As I like to do at the end of every year, here are some of the people we said goodbye to in 2007. (With great appreciation to the New York Times for the comprehensive list.)
Vincent Sardi Jr., 91, famed Broadway restaurateur, owner of the landmark theater district hangout bearing his name.
Yvonne De Carlo, 84, played Lily on “The Munsters.”
Carlo Ponti, 94, film producer.
Alice Coltrane, 69, jazz pianist, spiritual leader and wife of John Coltrane.
Michael Brecker, 57, prolific jazz saxophonist.
Art Buchwald, 81, newspaper humorist.
Denny Doherty, 66, Mamas and Papas singer.
E. Howard Hunt, 88, agent who organized Watergate break-in during the Nixon administration.
Father Robert Drinan, 86, anti-war Congressman.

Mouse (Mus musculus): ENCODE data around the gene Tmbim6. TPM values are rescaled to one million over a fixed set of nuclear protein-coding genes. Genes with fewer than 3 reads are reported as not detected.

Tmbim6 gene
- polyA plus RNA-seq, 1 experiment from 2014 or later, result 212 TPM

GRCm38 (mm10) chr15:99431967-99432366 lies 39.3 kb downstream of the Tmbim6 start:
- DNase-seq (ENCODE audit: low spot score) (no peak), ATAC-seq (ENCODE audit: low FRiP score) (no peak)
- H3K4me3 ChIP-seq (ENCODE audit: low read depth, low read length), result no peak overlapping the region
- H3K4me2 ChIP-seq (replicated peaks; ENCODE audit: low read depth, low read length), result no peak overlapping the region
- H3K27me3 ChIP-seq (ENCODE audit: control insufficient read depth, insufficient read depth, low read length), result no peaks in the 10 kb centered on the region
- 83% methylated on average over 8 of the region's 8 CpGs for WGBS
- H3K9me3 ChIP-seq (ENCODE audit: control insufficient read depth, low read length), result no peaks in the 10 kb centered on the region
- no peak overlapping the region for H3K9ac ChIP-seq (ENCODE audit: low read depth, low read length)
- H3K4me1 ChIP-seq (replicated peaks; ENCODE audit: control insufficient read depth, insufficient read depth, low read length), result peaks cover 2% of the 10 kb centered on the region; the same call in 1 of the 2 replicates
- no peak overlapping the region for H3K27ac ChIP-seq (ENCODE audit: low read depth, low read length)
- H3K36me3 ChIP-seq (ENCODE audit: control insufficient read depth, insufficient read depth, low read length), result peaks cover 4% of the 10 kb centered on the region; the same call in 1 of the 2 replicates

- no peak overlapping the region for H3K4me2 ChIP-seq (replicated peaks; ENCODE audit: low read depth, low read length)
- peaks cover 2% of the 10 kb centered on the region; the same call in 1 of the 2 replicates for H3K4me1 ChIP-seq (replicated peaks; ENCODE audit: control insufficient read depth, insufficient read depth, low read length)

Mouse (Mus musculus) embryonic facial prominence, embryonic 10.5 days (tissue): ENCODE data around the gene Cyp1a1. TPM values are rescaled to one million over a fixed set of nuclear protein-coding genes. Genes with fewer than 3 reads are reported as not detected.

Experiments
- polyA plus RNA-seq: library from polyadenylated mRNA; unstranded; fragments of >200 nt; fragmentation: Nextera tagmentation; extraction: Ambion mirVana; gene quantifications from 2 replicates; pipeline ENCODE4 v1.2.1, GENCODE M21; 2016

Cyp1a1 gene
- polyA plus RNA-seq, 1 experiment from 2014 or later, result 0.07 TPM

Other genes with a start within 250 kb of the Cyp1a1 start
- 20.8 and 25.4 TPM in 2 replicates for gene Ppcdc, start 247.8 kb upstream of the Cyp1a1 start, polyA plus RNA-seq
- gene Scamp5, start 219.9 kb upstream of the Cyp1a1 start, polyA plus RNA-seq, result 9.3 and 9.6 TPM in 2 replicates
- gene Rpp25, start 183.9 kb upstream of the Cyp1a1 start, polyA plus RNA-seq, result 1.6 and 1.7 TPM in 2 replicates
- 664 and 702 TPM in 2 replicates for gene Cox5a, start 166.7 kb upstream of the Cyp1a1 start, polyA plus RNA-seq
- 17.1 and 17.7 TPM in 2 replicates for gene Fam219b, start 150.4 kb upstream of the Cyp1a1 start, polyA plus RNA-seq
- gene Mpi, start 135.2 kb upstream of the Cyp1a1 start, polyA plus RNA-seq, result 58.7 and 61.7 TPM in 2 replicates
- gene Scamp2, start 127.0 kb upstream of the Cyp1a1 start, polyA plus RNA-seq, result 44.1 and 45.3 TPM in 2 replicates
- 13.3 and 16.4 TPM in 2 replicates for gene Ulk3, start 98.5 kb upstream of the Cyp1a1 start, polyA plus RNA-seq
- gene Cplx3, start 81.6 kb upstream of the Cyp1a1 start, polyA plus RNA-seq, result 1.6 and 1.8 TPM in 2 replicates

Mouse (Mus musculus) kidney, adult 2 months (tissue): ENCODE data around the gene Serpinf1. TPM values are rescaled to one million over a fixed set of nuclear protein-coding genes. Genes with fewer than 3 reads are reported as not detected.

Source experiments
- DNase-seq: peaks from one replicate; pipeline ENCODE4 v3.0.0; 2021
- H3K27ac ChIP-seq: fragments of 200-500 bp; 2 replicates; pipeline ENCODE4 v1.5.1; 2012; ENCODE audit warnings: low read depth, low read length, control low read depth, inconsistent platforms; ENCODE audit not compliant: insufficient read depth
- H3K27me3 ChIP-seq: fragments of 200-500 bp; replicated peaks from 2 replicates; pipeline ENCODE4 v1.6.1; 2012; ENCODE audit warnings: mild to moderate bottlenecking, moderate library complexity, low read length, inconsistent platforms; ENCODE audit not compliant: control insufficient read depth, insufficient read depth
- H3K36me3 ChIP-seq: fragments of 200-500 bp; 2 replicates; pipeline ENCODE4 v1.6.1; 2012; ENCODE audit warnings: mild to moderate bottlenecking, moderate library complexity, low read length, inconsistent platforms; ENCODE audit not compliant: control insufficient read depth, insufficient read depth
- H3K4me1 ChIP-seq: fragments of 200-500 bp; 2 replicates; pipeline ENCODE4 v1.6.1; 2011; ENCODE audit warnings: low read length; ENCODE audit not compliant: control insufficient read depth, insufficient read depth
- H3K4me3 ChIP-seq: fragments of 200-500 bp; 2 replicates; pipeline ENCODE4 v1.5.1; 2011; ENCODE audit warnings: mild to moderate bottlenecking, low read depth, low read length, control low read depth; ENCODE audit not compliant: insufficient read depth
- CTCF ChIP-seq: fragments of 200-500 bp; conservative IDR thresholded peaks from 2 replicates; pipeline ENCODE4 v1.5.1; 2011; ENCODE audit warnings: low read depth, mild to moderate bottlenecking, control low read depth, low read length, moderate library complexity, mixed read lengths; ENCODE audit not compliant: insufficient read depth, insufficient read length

Molly Ivins, 62, Texas political columnist.
Sidney Sheldon, 89, stage and screenwriter, author of steamy novels, producer of “I Dream of Jeannie.”
Barbara McNair, 72, actress, singer and television personality.
Anna Nicole Smith, 39, famous for being famous.
Hank Bauer, 84, World Series star.
Ray Evans, 92, lyricist of hit songs from movies.
Joseph E. Gallo, 87, winemaker who left the family empire to build his own cheese business.
Dennis Johnson, 52, N.B.A. defensive wizard who played 14 seasons with three teams and took two to championships.
Arthur Schlesinger, 89, historian of power.
Thomas F. Eagleton, 77, George McGovern’s running mate for 18 days.
Betty Hutton, 86, film star of ’40s and ’50s.
Ernie Ladd, 68, hall of famer in football and pro wrestling.
Bowie Kuhn, 80, former baseball commissioner, during the onset of the free agent era.
Calvert DeForest, 85, Larry (Bud) Melman on “Letterman.”
Eddie Robinson, 88, legendary head football coach at Grambling for more than 55 years.